The store manager never asked Ms. Elauf if she wore the headscarf for religious reasons (but later said she "assumed" Ms. Elauf was Muslim) and, ultimately, asked superiors about Abercrombie & Fitch's headwear policy. The manager was informed that headwear was not allowed and that -- despite the fact that the applicant had scored high enough on "overall" and "look" criteria during her interview to be hired -- the manager should lower the score so that Ms. Elauf would be ineligible to be hired.

On Ms. Elauf's behalf, the Equal Employment Opportunity Commission (EEOC) sued Abercrombie & Fitch for violating the previously mentioned Title VII. The EEOC and Ms. Elauf prevailed and was awarded $20,000 in damages at the trial court level but the United States Court of Appeals for the Tenth Circuit overturned the decision and damages award.

The key question in the case is whether it is an applicant's obligation to ask for a religious "accommodation," or whether it is incumbent on the prospective employer to proactively raise the issue, based on the employer's belief that such an accommodation might be needed. As underscored in our amicus brief, we strongly believe the obligation lies with the employer, because how could an applicant even raise the issue, having no idea about an employer's dress code?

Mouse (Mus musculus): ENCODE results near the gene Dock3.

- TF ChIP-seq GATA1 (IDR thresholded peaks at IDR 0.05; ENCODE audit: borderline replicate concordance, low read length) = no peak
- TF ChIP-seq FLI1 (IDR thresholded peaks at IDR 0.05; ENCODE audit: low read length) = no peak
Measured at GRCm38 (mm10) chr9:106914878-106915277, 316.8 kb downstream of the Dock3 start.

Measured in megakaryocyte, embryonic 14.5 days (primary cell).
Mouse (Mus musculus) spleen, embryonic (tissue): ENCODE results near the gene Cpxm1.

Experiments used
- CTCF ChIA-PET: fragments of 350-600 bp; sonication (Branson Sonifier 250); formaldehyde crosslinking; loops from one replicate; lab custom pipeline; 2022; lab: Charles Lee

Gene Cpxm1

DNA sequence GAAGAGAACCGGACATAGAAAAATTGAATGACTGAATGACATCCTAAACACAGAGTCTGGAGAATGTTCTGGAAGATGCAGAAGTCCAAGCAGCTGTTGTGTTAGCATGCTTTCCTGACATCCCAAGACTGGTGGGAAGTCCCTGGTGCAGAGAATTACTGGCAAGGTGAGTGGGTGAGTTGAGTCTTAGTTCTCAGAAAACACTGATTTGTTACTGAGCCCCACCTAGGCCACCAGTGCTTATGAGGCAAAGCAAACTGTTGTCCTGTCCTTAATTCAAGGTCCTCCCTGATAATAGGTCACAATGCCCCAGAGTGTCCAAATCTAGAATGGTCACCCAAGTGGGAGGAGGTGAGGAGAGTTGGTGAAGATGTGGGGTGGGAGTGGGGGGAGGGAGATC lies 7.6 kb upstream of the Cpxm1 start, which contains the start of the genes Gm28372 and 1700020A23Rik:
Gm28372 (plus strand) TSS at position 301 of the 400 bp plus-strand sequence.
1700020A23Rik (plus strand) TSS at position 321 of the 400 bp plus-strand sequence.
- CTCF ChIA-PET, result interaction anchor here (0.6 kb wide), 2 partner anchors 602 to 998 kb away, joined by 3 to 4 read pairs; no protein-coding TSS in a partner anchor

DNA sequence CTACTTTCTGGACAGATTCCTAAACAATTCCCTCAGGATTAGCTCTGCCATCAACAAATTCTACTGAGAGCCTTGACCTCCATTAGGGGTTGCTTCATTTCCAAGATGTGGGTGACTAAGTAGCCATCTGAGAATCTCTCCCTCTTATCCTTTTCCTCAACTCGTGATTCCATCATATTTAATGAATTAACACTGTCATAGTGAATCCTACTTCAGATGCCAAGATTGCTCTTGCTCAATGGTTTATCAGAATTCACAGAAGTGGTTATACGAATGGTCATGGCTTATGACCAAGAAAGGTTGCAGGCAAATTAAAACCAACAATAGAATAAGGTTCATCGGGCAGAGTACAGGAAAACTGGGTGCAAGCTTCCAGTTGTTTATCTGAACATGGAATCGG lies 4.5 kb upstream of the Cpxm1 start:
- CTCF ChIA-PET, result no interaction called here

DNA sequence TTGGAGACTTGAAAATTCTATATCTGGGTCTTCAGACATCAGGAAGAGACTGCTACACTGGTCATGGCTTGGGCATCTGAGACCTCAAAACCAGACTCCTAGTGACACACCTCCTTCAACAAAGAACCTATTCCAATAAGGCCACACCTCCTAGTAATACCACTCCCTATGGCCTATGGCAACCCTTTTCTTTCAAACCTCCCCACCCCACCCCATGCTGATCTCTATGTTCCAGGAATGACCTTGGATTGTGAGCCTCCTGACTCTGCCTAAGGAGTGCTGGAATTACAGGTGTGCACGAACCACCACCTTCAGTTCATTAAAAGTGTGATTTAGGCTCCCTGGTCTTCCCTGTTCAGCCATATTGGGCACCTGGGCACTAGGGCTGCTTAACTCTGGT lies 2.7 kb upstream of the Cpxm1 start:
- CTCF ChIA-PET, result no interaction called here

And so now it's on to the Supreme Court for a final ruling. Frankly, it's a pretty big deal that the Supreme Court agreed to hear this case, as this is the first religious accommodation case to be heard by that Court in nearly three decades.

So why do I personally care so deeply about this case, not being Muslim? First, I care because I believe Ms. Elauf was denied the right to practice her religion and follow her conscience, rights to which all of us are entitled in America. And I also care because this case is about even more than one individual's rights... as important as that is. A ruling against Ms. Elauf will have implications for people who choose not to work on their Sabbath or holy day for religious reasons. It further would affect the ability of believers of many faiths to adhere to religiously motivated appearance standards.

On Wednesday, February 25, the Supreme Court will hear this case and in a few months render one seemingly small decision. But for people of faith -- and anyone who cares about religious freedom- - it will be an incredibly large decision =... one that will set precedent and have ripples that will be felt for many years to come.

So what's in it for you, non-Muslim reader? Maybe nothing at all. But, like me, if you believe the potential implications of this case run far deeper than assessing whether one individual's rights were violated... then perhaps there is a great deal in it for you where this case is concerned.

The Seventh-day Adventist church and those diverse organizations who joined our amicus brief hope and pray that the Supreme Court strikes down the Tenth Circuit Court's unreasonable ruling that the burden is on a job applicant to ask for a religious exemption for rules he or she doesn't even know exist... and make clear that this obligation lies with the employer, where it belongs.

In our view, there is much at stake here. For all of us.